alice93 Wed 05-Feb-14 12:56:09

He can bare the chair for a bit, but not long, it's like he gets bored in it. I did however just put him in his bed with the mobile playing whilst I had a very quick shower - he only started crying when I was drying myself. I feel like I achieved something smile - if only I could now do the washing up!

What about food? I've just been skipping food - a bit of chocolate and a drink is what I've been having as cooking just seems to take up too much time and hands!

notso Wed 05-Feb-14 12:58:57

Try a wrap sling you can get them on ebay for under £10 delivered.

I used to think swings were a waste of money until I hate colicky Velcro DS2, he would go like a zombie in it and I could get on a bit.

I have 4 DC and sometimes the older ones need to get to school on time had to come before the baby's need to be picked up.

I worked hard to get mine to nap in the pram or Moses basket, I would sit with my had on their tummy lot's of shushing and patting etc. I encouraged them to have a muslin or toy as a comforter, by rubbing it on their cheek as they were feeding and always putting it on my shoulder as I cuddled them.
I know lots of people don't like them but I found them so helpful at getting them to sleep in a cot or pram and also to help them settle with other people.

alice93 Wed 05-Feb-14 12:59:34

Sleeping wise - he sleeps throughout the night (waking every two hours for food - I bf him lying in bed), and then he has a 9-11 nap and a 2-5 nap, and then 'bedtime' is 10/11.

batteryhen Wed 05-Feb-14 12:59:35

I used to take the bouncy chair into the bathroom or kitchen. If your little one can see and hear you, it might calm him a bit x

alice93 Wed 05-Feb-14 13:01:12

Notso - I love the idea of introducing a comforter that way - I shall try it! thanks smile

AngryPrincess Wed 05-Feb-14 13:01:33

My dd was quite on the bouncy chair. Could take it to the washroom and she'd be very happy. Sometimes she's happy in the baby gym, but not for too long.

MrsOakenshield Wed 05-Feb-14 13:02:58

is there a sling library near you - you can try out different slings so that when you buy you know if it's a good one for you. I think your DH is being a bit unreasonable - slings can be lifesavers for so many mothers with velcro babies. I don't think that leaving the baby to cry for short periods is that bad - if you had twins or an older child it would happen anyway - but for want of spending a few quid? As you say, if your not even getting some lunch inside you then that's not good, especially if you are bfing.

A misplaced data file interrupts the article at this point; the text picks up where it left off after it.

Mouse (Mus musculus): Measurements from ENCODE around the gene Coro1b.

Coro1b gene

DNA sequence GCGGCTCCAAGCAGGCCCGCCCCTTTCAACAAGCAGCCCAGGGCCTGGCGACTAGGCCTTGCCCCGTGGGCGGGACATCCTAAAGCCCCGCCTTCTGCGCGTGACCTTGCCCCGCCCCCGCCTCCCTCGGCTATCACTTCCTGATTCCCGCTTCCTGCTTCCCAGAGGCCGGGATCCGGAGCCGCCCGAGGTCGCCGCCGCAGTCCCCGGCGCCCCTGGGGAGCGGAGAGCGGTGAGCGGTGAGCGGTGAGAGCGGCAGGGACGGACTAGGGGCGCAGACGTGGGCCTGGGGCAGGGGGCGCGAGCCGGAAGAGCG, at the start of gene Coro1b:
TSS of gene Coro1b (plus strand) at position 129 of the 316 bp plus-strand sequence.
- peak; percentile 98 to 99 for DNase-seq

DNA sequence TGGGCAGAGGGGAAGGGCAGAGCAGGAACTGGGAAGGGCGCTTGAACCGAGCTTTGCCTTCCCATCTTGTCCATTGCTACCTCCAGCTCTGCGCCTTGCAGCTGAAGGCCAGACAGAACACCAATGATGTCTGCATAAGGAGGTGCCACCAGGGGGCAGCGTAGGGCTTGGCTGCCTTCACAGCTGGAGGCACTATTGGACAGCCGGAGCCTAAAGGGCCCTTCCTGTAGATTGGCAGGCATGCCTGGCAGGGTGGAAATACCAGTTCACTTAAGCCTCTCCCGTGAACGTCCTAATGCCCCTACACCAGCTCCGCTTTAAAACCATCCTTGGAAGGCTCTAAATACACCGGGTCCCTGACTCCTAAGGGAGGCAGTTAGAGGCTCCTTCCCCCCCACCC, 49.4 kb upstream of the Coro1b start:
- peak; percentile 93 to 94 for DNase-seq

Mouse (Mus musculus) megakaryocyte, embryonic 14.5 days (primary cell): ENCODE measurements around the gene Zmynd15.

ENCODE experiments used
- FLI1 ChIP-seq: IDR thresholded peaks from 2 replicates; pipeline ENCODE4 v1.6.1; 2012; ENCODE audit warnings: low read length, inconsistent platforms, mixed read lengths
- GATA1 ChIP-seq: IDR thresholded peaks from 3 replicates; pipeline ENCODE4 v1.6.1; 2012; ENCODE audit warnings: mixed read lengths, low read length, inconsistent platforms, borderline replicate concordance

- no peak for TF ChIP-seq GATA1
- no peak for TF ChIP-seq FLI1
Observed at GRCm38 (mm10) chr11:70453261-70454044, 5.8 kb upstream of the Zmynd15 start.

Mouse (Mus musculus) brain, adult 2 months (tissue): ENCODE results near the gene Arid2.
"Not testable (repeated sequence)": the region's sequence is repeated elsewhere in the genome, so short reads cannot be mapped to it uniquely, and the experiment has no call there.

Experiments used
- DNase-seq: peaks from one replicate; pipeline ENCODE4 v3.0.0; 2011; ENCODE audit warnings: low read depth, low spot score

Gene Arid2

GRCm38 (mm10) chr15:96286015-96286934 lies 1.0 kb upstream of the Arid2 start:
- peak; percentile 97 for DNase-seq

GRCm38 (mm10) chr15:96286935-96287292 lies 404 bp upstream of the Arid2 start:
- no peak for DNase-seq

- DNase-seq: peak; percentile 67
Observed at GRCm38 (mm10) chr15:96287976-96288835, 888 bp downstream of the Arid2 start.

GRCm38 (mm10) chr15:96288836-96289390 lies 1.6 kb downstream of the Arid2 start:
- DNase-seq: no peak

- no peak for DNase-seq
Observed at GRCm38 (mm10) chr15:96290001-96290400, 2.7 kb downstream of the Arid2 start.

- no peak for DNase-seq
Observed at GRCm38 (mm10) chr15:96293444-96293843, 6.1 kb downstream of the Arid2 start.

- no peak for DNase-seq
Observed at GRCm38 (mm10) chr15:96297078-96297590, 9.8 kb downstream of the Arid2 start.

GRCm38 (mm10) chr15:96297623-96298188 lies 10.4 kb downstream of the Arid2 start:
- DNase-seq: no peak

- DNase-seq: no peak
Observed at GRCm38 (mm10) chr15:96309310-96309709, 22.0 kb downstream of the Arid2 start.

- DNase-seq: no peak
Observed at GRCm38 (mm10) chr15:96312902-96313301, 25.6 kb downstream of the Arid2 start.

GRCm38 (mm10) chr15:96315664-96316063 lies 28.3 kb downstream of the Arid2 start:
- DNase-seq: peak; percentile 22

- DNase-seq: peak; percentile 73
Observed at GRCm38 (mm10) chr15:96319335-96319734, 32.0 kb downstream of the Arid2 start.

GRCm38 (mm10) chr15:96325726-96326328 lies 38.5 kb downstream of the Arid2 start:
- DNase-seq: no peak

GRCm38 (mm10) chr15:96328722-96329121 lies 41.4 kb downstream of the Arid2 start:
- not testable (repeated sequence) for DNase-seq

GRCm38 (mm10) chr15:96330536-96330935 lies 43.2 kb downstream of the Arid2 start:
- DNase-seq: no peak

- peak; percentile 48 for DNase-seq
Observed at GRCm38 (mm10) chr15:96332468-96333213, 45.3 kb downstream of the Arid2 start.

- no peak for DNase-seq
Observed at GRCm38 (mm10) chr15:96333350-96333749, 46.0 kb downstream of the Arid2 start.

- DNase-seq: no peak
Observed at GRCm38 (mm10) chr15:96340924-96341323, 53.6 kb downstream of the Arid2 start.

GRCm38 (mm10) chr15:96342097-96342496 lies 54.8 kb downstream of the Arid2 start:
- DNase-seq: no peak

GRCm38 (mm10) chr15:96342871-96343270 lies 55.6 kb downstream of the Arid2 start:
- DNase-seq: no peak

curlew Wed 05-Feb-14 13:04:36

"My view may be outmoded but I think you could leave the baby to cry some of the time. If they are fed, comfy and changed then sometimes they do it to seek attention."

Bloody hell- a baby wanting attention! How very dare they.

OP- if you want to wash up because you really want to, and i's making you unhappy that it's not done, then putting him in his baby seat where he can see you and doing it, even if he whinges about it it is fine. If you want to do it because you think you must, then turn your back on it, with for your DP to come home, throw the baby at him and do it then. One of the advantages of this technique is that after holding a baby all day, doing the washing up unencumbered feels like the biggest treat ever!

alemci Wed 05-Feb-14 13:10:17

indeed Curlewsmile

xfilefan Wed 05-Feb-14 13:11:21

I wanted to say that I totally disagree with the idea above that they are doing it for attention and that being with them is making a rod for your back-thats madness -at 5 weeks old whats wrong with wanting mummy cuddles!